(a) The NIAB.
(b) Two persons elected by each Provincial Caucus at the Sacred Circle.
(c) One youth, one elder and one member-at-large appointed by the NIAB.
Except for the NIAB, the terms of ACIP members will end at the conclusion of the next Sacred Circle. Where a vacancy occurs on the Council between Sacred Circles, ACIP may appoint a replacement for a person who was elected by the Sacred Circle, and the NIAB may appoint a replacement for a person whom the NIAB had appointed. A person who has served on ACIP is eligible for re-election.
ACIP will select its chair or co-chairs.
ACIP maintains relationships with the House of Bishops, General Synod, the Council of General Synod, the Council of the North, and the International Anglican Indigenous Network.
ACIP organizes the Sacred Circles.
3. The Sacred Circle
The Sacred Circles have met approximately every three years since 1988.
The Sacred Circles are organized by ACIP.
The Sacred Circle will consist of the following voting members:
(a) Ten indigenous members from each of those dioceses
identified by ACIP as having significant indigenous ministries. (More persons from these dioceses may attend
the Sacred Circle, and may be granted voice but shall not
(b) Up to ten indigenous members identified by ACIP to represent urban indigenous ministries.
(c) Up to three indigenous members from the Anglican Military Ordinariate
(d) The indigenous bishops of The Anglican Church of Canada, as identified by ACIP.
(e) The NIAB, who is the presiding elder at its meetings.
The Primate is always an invited guest at the Sacred Circle, and has voice but not vote.
Invitations are also generally sent to the bishops from the Council of the North dioceses and the diocese in which the Sacred Circle is being held (if not otherwise included). In addition, ACIP may invite up to twelve partners to attend the Sacred Circle. These invited persons may be granted voice but shall not vote.
The date and location of the meeting of the Sacred Circle are determined by ACIP.
The Sacred Circle performs many of the functions of a “Synod” for the indigenous ministries: it provides an opportunity for representatives of the indigenous communities to come together to worship, to discuss, and to communicate with the broader Church.
4. Organization of Indigenous Ministries
Developments in the organization of the indigenous ministries will take place over time, and can be accommodated by changes to the existing constitutional and canonical structures.
Moved by: Ms. Marion Jenkins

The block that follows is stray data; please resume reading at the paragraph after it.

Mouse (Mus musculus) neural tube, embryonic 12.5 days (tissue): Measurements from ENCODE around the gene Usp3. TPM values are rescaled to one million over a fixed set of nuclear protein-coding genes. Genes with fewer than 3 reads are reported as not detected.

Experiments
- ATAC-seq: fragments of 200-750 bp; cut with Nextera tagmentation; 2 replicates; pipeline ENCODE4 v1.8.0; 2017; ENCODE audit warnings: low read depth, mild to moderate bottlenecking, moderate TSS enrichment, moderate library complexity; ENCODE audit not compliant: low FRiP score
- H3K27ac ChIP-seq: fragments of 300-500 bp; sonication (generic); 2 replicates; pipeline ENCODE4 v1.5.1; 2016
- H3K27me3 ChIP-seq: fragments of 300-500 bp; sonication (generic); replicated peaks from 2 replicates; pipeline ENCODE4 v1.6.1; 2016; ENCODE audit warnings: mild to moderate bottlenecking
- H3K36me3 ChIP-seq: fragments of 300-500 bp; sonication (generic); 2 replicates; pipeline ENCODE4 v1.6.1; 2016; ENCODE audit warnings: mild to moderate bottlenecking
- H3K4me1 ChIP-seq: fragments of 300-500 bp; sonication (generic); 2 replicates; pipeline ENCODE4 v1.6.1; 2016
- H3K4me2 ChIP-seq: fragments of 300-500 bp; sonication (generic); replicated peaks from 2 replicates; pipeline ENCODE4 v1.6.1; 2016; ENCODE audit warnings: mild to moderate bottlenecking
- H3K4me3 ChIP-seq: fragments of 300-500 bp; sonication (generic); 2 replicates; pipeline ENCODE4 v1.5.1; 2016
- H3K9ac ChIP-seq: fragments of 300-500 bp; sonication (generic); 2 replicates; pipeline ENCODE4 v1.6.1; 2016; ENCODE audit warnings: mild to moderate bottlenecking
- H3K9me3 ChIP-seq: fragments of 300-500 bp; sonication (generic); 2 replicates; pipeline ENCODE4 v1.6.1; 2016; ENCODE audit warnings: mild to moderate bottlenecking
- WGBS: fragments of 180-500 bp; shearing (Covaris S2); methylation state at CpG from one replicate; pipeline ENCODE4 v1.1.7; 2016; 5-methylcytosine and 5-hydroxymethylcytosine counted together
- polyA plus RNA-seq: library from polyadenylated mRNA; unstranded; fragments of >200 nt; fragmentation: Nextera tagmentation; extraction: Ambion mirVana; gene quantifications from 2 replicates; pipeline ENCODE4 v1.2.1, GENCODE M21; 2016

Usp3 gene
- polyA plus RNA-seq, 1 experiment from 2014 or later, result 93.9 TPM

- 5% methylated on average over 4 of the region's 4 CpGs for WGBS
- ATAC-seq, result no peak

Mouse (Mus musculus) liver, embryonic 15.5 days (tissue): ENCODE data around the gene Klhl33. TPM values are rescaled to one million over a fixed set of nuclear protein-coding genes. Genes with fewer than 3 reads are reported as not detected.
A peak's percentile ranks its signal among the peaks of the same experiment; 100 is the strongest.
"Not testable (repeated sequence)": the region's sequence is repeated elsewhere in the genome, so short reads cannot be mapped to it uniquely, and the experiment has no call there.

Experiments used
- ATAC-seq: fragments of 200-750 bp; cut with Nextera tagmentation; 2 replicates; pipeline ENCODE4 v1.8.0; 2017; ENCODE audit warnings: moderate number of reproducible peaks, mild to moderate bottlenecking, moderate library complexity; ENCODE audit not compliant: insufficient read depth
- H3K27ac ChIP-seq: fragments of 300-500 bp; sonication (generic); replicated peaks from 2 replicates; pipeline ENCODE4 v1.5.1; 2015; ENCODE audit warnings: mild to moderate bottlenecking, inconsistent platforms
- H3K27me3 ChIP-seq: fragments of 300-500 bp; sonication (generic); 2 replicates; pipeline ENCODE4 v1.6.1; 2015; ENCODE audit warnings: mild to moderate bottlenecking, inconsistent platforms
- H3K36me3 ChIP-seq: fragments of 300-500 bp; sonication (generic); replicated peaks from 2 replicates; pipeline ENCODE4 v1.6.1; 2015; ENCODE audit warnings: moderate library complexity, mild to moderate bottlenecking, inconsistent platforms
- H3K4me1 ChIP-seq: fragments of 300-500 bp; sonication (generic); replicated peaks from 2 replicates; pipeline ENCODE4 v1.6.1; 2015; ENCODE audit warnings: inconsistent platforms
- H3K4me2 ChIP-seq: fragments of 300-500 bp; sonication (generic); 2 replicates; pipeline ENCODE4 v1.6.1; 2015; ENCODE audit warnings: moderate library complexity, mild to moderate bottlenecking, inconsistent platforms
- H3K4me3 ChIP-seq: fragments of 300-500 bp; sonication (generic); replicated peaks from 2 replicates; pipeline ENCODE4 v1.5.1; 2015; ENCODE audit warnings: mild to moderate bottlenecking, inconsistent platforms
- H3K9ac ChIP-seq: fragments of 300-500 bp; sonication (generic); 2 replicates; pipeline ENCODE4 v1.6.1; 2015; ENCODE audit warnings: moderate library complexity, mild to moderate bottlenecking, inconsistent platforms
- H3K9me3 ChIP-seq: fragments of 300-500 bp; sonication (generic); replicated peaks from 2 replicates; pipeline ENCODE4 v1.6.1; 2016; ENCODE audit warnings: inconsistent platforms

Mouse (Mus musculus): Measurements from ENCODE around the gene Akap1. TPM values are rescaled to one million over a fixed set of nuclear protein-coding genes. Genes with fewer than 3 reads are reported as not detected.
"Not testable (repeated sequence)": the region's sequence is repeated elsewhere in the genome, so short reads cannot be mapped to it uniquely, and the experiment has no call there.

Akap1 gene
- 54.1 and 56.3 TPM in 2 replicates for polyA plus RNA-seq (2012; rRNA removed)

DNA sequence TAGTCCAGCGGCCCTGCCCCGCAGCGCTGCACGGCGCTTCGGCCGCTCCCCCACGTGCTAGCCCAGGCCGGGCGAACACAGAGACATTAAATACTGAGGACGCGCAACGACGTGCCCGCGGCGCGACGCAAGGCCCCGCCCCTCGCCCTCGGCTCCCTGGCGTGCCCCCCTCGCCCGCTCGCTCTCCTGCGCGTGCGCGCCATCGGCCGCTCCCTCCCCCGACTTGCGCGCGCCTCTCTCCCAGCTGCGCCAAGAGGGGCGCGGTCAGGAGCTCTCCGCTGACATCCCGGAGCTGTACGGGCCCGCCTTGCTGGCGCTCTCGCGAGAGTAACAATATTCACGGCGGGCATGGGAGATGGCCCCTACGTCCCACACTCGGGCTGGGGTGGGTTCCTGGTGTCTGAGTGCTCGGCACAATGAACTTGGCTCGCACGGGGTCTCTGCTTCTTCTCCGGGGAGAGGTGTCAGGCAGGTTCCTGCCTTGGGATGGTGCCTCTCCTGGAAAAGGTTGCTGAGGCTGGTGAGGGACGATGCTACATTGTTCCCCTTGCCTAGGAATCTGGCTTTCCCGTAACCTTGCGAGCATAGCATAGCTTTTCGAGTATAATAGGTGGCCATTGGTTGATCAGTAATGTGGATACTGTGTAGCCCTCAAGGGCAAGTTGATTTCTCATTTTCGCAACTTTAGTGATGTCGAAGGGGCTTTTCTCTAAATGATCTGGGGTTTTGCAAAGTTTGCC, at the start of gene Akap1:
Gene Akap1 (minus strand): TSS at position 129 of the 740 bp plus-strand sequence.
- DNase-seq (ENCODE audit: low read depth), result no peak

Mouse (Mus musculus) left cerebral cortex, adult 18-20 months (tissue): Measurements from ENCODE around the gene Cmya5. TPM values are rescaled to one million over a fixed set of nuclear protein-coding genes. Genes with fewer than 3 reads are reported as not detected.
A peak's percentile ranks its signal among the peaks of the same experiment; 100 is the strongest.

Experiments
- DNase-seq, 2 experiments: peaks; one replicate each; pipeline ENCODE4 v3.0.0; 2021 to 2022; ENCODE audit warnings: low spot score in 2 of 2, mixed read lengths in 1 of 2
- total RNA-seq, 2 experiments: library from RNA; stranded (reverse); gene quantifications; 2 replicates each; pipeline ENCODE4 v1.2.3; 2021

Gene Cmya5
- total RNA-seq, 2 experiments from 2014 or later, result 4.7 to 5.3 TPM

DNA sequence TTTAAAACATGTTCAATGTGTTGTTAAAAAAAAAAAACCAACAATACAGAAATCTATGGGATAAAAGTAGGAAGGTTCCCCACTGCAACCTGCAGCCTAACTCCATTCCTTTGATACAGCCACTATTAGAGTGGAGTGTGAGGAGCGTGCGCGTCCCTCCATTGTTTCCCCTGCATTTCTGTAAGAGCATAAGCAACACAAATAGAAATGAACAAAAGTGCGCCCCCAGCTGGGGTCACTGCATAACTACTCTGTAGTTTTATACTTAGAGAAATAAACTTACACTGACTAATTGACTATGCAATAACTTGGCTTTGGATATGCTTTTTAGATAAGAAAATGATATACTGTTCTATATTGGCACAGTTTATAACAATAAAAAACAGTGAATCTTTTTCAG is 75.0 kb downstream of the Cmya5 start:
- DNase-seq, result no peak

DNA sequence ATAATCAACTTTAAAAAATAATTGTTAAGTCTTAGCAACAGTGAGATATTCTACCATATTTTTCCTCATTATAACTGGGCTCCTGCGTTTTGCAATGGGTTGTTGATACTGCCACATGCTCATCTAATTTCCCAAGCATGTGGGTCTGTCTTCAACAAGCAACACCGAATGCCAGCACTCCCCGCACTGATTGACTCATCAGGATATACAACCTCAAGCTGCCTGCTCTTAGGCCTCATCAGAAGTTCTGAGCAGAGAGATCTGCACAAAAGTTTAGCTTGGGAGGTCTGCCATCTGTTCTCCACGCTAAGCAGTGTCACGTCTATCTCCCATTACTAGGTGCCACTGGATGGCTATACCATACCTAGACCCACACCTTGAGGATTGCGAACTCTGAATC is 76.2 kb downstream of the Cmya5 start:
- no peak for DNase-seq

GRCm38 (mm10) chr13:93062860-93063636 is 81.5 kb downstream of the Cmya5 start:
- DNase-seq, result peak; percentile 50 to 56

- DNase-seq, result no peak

Seconded by: Ms. Alicia Dumas
That the term of office be set at not more than two consecutive terms. DEFEATED
The motion was put and was: CARRIED Act 16
The presentation began with a procession of the Elders, Bishops, diocesan members and Chiefs from the Diocese of Keewatin. Archbishop David Ashdown and Bishop Lydia Mamakwa led the presentation. Rev. Joel Bighead and Rev. Eli Morris lead the Synod in prayer. The Rev. Amos Winter traced the history of the Diocese’s ministry and movements towards self-determination for Indigenous Anglicans. Kenneth Kitchikeesik spoke of how the dream of self determination had been passed down through generations, bringing the diocese to the point of having a self-determining, self-sustaining diocese in northern Ontario and Bishop Lydia Mamakwa. The Very Rev. James Dugan traced the details of the growing ministries in the three distinct regions of the diocese. Bishop Don Phillips expressed the pride and excitement of the people of Rupert’s Land in being involved in the process of moving the southern area of Keewatin into the Diocese of Rupert’s Land. Bishop Michael Hawkins emphasized that self-determination is a theological movement not a political movement.
That this General Synod in response to the unanimous request of the Synod of the Ecclesiastical Province of Rupert’s Land and the Synod of the Diocese of Keewatin and in accordance with Section 107 of the Constitution of the Province of Rupert’s Land and Section 7 b) iii) of The Declaration of Principles of the General Synod gives its concurrence to the division of the Diocese of Keewatin so that the area defined as Northern Ontario Region by the Constitution of the Diocese of Keewatin may become a separate diocese.
The mover and seconder accepted the following friendly amendment moved by The Most Rev. David Ashdown and seconded by The Rt. Rev. Lydia Mamakwa to include “and authorizes COGS to give concurrence to the boundary changes.”
On behalf of the Governance Working Group (GWG), Chancellor Canon David Jones presented two resolutions to Council.
Motion to amend Canon XXII (National Indigenous Ministry) and related provisions
Be it resolved:
That the Council of General Synod commend for consideration to the General Synod that they:
1. Amend section 8 of the Constitution to add paragraph h.1) as follows:
h.1) In addition to the persons elected or appointed under subsections c) and d), the Anglican Council of Indigenous Peoples shall be entitled to elect or appoint two licensed members of the clergy, two communicant lay persons, and one youth who will be at least sixteen years of age upon the opening of General Synod and under the age of twenty-six years upon the prorogation of General Synod who shall be a communicant member of The Anglican Church of Canada.
2. Upon the adoption of this resolution, the persons who have been elected or appointed by the Anglican Council of Indigenous Peoples meeting the above requirements shall become members of General Synod 2019.